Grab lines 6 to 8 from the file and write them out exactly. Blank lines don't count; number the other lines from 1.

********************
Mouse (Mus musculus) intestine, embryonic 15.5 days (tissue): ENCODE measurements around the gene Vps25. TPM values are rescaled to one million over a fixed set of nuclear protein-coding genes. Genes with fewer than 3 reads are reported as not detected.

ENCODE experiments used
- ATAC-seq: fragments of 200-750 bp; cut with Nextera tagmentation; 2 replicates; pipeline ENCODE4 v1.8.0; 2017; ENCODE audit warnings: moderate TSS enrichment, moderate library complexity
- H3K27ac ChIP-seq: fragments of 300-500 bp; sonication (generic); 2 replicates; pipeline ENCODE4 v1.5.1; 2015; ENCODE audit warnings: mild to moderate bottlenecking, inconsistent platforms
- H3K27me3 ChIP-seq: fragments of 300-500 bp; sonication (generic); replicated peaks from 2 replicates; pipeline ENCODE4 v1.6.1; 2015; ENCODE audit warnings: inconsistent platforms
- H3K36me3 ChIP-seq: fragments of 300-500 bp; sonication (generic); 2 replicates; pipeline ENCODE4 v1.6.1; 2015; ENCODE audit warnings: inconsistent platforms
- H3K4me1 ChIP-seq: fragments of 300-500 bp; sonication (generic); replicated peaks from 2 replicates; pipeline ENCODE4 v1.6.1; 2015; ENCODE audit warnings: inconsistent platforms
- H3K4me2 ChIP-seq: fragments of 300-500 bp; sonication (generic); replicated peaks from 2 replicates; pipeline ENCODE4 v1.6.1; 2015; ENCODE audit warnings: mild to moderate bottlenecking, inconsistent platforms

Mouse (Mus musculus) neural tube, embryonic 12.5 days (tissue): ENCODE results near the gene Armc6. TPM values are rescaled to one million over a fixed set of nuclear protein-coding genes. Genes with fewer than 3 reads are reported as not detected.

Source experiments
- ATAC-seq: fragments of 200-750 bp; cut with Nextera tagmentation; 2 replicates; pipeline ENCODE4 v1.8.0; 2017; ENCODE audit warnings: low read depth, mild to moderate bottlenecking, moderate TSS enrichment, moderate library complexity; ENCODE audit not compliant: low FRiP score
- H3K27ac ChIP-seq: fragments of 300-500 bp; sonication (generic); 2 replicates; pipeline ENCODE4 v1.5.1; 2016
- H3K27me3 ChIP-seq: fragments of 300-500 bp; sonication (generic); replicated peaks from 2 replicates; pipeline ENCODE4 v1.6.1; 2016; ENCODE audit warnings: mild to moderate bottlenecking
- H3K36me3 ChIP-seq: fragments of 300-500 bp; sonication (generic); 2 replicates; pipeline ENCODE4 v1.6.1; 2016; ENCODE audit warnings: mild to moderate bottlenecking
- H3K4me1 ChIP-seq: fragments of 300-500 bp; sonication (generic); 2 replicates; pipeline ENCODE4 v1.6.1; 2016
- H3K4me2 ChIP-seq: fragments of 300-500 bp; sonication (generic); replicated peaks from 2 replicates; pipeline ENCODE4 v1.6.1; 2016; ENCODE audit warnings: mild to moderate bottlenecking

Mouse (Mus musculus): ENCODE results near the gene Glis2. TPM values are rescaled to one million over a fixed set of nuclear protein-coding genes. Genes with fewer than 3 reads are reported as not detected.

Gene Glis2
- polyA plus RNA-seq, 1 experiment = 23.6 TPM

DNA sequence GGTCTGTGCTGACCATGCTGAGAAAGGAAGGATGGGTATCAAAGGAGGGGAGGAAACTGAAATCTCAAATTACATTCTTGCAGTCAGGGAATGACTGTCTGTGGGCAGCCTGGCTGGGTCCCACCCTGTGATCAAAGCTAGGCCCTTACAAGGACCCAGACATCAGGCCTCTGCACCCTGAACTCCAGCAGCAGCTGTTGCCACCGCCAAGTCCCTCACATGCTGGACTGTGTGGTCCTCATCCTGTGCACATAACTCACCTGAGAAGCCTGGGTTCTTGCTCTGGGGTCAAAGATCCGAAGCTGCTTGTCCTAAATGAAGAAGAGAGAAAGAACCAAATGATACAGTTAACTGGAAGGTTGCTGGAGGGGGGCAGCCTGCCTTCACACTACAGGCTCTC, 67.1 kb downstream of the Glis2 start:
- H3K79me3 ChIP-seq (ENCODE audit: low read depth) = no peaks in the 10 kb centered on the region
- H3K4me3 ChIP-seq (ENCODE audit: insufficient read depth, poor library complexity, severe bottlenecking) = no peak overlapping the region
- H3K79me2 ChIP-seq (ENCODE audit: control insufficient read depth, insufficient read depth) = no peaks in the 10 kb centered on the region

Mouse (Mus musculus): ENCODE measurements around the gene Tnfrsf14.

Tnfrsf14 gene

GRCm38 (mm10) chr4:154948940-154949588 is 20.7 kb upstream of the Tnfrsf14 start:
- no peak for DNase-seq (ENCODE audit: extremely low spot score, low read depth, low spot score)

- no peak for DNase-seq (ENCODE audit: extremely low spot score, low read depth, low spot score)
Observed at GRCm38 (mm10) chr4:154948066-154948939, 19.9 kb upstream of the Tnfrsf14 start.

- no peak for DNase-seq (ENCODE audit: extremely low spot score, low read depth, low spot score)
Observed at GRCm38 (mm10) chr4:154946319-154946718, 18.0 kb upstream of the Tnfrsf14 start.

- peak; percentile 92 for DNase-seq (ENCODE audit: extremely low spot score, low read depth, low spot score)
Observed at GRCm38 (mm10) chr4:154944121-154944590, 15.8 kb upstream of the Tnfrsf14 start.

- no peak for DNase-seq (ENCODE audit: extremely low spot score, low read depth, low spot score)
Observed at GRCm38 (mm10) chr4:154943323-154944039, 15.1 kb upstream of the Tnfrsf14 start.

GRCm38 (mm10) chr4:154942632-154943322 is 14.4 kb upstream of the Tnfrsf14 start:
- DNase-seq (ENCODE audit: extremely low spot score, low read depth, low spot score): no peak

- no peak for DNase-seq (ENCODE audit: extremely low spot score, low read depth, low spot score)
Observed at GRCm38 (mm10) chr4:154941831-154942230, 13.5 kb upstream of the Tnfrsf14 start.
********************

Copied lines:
- H3K36me3 ChIP-seq: fragments of 300-500 bp; sonication (generic); 2 replicates; pipeline ENCODE4 v1.6.1; 2015; ENCODE audit warnings: inconsistent platforms
- H3K4me1 ChIP-seq: fragments of 300-500 bp; sonication (generic); replicated peaks from 2 replicates; pipeline ENCODE4 v1.6.1; 2015; ENCODE audit warnings: inconsistent platforms
- H3K4me2 ChIP-seq: fragments of 300-500 bp; sonication (generic); replicated peaks from 2 replicates; pipeline ENCODE4 v1.6.1; 2015; ENCODE audit warnings: mild to moderate bottlenecking, inconsistent platforms